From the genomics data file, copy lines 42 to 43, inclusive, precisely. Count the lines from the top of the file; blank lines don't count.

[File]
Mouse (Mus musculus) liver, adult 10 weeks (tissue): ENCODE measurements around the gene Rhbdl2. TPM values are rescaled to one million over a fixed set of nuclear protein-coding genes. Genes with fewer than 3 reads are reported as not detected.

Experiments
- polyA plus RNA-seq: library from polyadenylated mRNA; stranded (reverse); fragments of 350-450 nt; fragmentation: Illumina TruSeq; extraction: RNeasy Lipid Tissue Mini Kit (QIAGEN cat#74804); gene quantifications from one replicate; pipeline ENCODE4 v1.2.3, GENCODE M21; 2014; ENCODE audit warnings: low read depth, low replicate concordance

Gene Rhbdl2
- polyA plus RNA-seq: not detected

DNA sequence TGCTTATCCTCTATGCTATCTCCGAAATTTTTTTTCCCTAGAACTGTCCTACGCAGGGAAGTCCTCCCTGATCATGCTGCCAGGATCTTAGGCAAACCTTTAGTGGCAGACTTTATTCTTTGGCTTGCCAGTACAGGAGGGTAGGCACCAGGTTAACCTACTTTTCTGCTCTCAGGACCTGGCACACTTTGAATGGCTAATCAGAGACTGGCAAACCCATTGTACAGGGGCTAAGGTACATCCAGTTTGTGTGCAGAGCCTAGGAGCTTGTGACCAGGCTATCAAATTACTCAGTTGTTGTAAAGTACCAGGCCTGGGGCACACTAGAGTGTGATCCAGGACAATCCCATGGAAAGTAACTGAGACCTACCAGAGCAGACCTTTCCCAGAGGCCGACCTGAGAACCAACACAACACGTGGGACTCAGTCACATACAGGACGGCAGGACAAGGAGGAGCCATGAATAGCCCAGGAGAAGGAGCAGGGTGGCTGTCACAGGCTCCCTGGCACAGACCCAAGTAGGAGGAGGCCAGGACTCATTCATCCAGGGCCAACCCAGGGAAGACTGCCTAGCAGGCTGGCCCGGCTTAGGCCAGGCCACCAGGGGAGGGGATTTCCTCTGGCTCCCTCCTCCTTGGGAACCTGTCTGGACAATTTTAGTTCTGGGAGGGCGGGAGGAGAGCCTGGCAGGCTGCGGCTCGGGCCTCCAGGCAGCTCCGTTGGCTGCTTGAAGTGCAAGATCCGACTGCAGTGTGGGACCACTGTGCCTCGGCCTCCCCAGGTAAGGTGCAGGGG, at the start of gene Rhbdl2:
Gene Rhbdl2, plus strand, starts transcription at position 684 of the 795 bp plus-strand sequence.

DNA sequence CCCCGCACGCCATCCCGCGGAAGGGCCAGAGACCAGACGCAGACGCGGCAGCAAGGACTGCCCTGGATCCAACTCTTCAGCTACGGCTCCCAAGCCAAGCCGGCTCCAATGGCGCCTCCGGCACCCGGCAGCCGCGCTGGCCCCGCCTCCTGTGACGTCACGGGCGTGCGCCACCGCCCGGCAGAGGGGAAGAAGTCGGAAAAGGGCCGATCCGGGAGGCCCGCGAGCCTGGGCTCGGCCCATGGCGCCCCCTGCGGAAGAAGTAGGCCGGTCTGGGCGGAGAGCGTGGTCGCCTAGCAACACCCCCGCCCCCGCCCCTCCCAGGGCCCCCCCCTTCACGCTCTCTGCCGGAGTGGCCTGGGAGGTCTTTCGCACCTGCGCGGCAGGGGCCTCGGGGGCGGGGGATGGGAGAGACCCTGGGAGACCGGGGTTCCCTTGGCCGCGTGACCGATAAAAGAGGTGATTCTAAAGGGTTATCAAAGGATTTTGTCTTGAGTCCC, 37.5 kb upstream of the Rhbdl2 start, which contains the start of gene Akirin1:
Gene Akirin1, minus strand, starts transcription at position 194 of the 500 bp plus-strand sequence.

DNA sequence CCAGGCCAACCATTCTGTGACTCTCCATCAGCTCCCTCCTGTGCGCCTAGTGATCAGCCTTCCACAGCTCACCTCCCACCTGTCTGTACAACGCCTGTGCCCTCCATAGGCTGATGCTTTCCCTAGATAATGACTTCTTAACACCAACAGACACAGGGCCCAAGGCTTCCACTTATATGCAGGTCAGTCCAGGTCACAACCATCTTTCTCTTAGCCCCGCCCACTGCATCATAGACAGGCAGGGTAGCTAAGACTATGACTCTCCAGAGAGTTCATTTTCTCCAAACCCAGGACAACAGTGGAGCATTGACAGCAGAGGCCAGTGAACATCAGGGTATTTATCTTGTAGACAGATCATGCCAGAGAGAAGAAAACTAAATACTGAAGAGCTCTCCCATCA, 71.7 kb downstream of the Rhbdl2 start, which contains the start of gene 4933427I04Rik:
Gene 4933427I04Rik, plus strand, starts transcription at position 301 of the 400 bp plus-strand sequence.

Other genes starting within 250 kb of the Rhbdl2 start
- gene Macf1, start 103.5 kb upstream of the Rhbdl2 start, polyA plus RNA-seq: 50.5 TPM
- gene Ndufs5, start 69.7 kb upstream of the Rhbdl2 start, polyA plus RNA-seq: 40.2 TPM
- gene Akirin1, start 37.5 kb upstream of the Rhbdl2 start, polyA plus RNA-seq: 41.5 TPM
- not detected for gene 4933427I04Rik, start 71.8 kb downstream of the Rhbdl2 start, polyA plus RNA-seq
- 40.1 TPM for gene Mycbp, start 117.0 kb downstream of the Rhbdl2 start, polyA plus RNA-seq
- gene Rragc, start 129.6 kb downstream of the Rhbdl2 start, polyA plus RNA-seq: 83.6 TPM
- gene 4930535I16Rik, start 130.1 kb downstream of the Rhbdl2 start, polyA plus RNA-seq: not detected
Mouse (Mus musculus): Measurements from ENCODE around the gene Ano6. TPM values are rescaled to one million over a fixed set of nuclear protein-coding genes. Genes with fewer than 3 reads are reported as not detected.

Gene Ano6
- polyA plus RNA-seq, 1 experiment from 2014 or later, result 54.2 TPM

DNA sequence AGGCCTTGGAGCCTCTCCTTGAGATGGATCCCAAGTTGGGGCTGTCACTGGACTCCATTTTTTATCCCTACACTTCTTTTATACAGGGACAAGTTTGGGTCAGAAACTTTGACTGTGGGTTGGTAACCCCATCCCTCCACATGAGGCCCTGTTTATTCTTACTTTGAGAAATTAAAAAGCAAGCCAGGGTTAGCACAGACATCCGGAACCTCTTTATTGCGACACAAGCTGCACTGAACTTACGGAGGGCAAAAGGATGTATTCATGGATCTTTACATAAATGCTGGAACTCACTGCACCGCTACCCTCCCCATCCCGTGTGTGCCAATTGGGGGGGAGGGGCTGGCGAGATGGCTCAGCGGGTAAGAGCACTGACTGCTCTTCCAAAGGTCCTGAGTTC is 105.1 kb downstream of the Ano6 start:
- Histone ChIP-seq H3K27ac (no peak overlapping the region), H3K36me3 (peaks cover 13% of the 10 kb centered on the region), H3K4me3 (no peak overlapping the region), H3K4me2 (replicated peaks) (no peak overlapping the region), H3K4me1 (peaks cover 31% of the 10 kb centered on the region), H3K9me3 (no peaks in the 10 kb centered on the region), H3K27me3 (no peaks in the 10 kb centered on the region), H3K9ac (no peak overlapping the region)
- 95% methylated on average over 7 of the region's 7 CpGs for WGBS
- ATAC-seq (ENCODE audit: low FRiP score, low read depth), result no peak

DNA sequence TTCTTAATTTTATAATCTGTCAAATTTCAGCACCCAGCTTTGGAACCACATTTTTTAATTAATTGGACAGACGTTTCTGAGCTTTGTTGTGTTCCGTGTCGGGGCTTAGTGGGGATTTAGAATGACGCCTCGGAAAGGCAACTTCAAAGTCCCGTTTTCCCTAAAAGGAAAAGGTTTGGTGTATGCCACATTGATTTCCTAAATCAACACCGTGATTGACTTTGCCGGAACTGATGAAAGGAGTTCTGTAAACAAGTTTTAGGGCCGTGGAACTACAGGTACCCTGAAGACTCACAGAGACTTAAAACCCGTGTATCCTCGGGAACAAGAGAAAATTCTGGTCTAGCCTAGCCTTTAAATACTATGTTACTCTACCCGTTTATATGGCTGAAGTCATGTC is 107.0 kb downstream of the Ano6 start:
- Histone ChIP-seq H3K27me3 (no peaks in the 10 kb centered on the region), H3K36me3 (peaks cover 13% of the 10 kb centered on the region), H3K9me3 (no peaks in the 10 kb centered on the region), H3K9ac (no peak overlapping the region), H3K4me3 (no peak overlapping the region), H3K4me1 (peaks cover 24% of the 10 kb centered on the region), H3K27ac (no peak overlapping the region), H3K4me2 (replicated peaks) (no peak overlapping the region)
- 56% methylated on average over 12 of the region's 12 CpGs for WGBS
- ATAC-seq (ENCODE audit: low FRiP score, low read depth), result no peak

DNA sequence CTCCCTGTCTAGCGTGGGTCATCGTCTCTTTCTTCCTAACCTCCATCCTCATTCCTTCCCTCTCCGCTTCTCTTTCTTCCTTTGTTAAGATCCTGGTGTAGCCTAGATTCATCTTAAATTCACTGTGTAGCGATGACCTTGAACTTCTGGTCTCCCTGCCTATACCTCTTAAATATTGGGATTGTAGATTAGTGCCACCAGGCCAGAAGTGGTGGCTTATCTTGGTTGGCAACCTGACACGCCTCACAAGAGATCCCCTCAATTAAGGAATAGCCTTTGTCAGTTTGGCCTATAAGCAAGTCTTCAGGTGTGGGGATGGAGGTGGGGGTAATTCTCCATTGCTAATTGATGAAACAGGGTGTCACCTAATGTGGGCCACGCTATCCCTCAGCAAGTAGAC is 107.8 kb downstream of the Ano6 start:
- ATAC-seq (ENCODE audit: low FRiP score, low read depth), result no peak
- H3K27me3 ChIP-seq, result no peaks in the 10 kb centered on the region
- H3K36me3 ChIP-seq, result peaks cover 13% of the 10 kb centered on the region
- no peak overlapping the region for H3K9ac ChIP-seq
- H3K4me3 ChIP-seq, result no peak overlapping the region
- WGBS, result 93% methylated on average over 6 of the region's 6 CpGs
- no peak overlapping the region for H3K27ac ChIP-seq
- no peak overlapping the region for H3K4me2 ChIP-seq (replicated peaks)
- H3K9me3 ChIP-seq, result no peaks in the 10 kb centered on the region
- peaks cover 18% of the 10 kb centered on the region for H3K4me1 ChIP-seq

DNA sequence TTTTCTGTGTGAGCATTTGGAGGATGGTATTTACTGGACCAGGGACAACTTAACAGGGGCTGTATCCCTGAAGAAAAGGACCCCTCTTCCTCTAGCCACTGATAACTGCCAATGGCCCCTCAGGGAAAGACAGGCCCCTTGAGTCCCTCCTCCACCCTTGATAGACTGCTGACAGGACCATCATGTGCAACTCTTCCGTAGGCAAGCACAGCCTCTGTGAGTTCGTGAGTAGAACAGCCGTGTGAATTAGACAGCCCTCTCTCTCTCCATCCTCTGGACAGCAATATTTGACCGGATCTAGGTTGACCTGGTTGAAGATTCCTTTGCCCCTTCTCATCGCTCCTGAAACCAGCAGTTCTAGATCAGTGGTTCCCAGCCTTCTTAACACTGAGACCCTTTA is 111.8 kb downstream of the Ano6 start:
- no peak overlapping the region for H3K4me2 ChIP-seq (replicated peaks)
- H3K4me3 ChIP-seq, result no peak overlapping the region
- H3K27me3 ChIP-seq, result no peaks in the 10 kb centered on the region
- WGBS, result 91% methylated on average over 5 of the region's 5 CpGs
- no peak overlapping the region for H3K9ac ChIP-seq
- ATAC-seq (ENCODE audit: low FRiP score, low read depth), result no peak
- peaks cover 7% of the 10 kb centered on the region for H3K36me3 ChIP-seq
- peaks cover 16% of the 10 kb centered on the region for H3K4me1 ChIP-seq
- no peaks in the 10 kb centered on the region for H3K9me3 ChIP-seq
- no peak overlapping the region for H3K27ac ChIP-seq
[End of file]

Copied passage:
DNA sequence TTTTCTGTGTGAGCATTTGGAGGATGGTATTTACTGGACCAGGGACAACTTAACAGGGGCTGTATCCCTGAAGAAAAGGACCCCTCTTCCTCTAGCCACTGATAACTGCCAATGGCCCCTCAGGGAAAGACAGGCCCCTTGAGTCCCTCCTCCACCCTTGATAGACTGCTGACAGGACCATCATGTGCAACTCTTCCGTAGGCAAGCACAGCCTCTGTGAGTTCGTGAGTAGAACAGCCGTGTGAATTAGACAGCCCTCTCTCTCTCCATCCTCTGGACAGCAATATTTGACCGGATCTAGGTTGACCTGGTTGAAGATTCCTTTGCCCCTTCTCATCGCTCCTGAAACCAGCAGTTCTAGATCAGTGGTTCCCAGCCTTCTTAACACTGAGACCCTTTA is 111.8 kb downstream of the Ano6 start:
- no peak overlapping the region for H3K4me2 ChIP-seq (replicated peaks)